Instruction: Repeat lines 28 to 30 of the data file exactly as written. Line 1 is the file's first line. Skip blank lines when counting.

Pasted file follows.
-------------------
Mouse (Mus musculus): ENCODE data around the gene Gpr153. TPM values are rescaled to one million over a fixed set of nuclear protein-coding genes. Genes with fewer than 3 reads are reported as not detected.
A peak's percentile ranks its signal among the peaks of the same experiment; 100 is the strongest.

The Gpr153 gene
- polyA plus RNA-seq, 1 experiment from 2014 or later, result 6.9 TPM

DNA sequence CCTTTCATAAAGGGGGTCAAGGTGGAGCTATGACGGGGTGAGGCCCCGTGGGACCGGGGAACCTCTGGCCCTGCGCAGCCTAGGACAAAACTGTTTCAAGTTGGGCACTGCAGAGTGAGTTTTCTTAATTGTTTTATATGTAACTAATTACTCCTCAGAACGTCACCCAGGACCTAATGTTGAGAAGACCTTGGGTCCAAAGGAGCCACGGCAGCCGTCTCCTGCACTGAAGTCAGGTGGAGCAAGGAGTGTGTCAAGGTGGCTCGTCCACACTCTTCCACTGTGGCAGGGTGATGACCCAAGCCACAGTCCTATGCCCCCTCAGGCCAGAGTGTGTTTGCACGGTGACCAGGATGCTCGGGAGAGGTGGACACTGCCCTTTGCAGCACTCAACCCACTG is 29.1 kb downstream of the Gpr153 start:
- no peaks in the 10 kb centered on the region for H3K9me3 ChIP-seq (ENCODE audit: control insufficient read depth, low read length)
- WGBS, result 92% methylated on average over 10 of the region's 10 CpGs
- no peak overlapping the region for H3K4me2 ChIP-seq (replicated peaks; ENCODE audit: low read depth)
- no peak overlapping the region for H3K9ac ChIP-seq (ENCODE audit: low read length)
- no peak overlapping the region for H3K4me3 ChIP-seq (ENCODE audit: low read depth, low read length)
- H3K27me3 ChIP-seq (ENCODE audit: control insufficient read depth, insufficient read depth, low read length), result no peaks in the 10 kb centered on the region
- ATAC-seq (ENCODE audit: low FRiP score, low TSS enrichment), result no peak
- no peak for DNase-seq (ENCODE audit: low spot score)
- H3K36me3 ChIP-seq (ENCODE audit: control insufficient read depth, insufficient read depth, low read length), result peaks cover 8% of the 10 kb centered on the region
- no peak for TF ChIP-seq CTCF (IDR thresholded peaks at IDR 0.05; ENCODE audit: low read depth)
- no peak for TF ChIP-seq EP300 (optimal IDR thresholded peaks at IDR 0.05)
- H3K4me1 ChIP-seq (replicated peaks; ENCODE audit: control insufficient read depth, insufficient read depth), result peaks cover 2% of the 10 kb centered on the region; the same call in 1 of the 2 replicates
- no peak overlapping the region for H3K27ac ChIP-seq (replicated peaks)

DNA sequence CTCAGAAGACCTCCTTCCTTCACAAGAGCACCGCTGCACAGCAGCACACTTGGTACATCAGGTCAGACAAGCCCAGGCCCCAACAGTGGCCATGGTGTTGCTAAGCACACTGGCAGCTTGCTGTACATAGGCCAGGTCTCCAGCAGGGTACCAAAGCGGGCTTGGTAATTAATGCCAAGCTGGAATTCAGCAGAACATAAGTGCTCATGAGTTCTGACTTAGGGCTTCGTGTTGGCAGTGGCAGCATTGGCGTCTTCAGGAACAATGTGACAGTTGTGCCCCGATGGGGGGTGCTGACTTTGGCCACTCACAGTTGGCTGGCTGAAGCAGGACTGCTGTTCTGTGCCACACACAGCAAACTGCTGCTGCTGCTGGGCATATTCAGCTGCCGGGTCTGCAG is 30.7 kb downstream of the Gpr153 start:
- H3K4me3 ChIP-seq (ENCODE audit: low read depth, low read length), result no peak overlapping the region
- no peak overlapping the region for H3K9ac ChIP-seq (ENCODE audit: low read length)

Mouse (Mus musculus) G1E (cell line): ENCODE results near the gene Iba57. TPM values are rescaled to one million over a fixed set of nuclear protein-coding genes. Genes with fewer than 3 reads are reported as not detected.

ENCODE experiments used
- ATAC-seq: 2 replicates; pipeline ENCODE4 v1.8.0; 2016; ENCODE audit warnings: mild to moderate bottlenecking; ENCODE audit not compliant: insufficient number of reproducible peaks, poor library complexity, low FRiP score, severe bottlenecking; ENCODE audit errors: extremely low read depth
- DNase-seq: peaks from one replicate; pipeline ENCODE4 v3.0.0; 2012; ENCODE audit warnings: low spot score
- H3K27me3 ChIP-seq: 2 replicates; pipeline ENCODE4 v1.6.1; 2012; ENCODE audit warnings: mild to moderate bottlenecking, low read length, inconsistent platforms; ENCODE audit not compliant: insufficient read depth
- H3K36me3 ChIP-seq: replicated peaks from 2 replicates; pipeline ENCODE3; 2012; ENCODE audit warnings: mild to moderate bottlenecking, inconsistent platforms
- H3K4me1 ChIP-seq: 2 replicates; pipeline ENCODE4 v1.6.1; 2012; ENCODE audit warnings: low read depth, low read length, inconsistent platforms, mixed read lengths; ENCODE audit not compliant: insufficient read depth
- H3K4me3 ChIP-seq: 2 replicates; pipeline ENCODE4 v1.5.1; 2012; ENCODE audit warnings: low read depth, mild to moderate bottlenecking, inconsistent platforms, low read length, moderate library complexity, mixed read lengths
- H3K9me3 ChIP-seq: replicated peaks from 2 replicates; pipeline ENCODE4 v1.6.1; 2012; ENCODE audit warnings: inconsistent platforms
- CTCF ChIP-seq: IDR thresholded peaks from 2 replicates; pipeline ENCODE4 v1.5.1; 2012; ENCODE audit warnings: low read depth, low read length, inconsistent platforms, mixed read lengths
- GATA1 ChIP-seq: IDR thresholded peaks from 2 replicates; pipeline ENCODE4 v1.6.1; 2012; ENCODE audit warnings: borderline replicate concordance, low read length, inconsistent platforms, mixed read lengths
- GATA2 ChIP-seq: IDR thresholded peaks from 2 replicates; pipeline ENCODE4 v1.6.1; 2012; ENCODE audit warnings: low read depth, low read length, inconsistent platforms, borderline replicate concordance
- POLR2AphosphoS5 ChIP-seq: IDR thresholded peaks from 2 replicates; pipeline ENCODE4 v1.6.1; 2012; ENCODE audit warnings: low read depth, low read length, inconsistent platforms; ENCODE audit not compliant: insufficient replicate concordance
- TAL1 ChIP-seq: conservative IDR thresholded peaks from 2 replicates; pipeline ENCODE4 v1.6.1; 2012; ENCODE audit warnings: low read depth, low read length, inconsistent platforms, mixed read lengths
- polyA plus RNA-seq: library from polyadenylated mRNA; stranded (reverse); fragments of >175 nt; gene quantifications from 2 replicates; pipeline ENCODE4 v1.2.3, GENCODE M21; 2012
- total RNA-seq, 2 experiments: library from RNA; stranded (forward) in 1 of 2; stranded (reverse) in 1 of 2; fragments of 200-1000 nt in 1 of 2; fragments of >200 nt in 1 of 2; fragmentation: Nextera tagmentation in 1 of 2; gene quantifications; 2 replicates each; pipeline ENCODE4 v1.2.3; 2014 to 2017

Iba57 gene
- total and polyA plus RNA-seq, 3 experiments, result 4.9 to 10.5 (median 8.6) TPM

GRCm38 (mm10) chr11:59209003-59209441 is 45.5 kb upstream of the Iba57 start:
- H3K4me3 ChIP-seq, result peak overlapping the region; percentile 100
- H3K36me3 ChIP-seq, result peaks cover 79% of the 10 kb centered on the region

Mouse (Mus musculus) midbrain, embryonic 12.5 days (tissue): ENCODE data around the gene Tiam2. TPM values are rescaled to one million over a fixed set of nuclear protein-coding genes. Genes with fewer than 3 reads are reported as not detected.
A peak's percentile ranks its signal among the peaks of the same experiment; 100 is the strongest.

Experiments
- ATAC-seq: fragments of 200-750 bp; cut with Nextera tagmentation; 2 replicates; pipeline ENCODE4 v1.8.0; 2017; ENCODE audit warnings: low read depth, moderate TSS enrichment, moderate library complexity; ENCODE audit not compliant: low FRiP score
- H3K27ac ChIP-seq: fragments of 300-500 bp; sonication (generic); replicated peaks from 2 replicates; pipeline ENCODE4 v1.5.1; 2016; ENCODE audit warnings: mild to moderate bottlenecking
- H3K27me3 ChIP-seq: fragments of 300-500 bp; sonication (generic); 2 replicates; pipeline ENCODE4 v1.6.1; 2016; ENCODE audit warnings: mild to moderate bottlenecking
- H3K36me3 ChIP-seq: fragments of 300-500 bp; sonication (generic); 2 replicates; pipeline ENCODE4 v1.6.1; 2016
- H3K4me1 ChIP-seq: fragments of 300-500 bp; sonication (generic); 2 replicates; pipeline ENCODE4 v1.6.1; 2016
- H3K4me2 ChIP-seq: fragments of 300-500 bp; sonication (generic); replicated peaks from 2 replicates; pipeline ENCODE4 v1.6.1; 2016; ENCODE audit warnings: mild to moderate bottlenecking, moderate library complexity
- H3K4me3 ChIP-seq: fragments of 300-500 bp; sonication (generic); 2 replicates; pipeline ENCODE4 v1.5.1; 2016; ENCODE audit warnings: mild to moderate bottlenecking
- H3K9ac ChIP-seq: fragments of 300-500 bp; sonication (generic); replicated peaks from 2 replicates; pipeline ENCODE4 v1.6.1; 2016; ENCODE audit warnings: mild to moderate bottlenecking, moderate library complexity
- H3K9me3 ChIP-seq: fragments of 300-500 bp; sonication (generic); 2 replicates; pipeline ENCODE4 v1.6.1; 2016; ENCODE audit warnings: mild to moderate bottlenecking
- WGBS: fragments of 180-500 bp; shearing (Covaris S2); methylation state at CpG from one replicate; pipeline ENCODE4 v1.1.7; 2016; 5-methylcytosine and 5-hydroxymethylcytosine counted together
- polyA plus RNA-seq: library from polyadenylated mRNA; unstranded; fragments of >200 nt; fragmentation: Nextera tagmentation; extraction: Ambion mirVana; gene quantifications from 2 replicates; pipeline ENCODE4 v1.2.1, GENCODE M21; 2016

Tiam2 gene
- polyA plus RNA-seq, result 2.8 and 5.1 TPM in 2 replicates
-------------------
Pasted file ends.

- H3K4me1 ChIP-seq: 2 replicates; pipeline ENCODE4 v1.6.1; 2012; ENCODE audit warnings: low read depth, low read length, inconsistent platforms, mixed read lengths; ENCODE audit not compliant: insufficient read depth
- H3K4me3 ChIP-seq: 2 replicates; pipeline ENCODE4 v1.5.1; 2012; ENCODE audit warnings: low read depth, mild to moderate bottlenecking, inconsistent platforms, low read length, moderate library complexity, mixed read lengths
- H3K9me3 ChIP-seq: replicated peaks from 2 replicates; pipeline ENCODE4 v1.6.1; 2012; ENCODE audit warnings: inconsistent platforms